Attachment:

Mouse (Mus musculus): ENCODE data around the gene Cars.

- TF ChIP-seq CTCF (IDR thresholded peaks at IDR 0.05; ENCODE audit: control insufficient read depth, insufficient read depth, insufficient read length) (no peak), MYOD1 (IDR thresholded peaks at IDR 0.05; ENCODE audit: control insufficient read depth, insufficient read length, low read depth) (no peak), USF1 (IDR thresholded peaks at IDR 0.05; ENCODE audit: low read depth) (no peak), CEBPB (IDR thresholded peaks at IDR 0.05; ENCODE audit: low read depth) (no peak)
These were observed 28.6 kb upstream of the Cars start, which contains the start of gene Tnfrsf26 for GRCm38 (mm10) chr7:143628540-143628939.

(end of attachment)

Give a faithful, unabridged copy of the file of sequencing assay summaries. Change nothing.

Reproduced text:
Mouse (Mus musculus): ENCODE data around the gene Cars.

- TF ChIP-seq CTCF (IDR thresholded peaks at IDR 0.05; ENCODE audit: control insufficient read depth, insufficient read depth, insufficient read length) (no peak), MYOD1 (IDR thresholded peaks at IDR 0.05; ENCODE audit: control insufficient read depth, insufficient read length, low read depth) (no peak), USF1 (IDR thresholded peaks at IDR 0.05; ENCODE audit: low read depth) (no peak), CEBPB (IDR thresholded peaks at IDR 0.05; ENCODE audit: low read depth) (no peak)
These were observed 28.6 kb upstream of the Cars start, which contains the start of gene Tnfrsf26 for GRCm38 (mm10) chr7:143628540-143628939.